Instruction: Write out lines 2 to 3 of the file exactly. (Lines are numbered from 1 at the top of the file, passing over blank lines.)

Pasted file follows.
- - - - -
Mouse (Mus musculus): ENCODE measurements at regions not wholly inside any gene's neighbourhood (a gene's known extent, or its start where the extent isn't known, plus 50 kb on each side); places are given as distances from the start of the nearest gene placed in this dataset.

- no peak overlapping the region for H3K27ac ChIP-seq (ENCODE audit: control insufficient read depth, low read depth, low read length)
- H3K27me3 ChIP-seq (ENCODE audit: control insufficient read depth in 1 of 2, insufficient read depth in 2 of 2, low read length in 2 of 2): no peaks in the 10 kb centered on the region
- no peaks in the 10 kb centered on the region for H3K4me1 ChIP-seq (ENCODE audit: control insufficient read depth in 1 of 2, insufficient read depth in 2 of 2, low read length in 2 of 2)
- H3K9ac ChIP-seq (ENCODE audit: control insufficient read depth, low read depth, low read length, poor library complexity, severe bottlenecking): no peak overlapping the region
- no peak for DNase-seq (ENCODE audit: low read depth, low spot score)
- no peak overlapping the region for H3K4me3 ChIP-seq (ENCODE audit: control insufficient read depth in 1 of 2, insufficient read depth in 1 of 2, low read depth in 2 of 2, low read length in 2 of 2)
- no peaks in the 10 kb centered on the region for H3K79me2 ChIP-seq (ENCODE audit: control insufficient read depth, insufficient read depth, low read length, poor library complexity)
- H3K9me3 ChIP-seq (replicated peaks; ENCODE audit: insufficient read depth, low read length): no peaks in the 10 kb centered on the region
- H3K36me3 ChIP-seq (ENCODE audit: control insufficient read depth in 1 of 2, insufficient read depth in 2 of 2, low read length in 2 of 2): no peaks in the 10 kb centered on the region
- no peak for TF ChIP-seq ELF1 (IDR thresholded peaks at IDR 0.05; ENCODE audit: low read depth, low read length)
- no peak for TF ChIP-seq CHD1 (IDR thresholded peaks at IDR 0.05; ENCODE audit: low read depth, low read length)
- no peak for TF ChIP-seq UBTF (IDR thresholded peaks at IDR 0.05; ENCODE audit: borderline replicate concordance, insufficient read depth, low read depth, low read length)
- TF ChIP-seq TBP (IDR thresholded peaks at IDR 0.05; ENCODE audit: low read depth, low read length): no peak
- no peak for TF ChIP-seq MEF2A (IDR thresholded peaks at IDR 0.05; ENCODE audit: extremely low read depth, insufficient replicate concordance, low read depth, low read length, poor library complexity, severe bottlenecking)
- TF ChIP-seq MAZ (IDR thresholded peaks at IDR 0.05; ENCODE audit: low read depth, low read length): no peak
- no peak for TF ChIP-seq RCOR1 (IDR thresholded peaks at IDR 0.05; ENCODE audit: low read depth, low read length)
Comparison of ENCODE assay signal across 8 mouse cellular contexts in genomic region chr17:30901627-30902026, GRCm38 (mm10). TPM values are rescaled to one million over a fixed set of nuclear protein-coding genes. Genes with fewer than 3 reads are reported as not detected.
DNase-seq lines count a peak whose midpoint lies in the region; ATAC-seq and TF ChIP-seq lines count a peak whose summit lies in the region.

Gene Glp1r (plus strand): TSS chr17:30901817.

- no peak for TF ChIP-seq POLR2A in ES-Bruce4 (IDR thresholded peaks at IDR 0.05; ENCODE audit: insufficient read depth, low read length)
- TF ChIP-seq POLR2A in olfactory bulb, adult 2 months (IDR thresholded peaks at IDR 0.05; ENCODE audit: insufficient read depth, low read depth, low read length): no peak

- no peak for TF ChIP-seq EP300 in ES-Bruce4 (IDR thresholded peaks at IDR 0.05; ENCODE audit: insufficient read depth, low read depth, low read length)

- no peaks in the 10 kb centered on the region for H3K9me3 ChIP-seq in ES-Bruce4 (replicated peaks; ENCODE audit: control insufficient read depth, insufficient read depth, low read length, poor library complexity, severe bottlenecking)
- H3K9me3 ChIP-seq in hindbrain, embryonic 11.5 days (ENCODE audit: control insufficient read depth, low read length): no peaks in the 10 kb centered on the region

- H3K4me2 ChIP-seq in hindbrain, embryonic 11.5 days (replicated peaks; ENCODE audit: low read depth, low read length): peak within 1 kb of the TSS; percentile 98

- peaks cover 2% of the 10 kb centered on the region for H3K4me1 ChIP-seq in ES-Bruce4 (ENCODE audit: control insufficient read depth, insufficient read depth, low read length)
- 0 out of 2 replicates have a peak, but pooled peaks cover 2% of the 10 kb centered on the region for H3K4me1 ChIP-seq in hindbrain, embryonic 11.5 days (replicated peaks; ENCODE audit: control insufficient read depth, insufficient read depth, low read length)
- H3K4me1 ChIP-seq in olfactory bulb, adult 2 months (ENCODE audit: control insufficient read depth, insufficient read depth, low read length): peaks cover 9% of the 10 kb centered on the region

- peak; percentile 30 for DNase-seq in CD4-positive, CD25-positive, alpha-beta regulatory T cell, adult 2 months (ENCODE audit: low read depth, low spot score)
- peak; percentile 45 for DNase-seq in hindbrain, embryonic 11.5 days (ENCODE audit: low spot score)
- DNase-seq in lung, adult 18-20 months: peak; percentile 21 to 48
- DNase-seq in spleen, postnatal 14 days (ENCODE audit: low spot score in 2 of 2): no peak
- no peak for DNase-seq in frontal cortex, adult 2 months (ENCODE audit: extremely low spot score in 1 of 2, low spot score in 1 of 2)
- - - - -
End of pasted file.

- no peak overlapping the region for H3K27ac ChIP-seq (ENCODE audit: control insufficient read depth, low read depth, low read length)
- H3K27me3 ChIP-seq (ENCODE audit: control insufficient read depth in 1 of 2, insufficient read depth in 2 of 2, low read length in 2 of 2): no peaks in the 10 kb centered on the region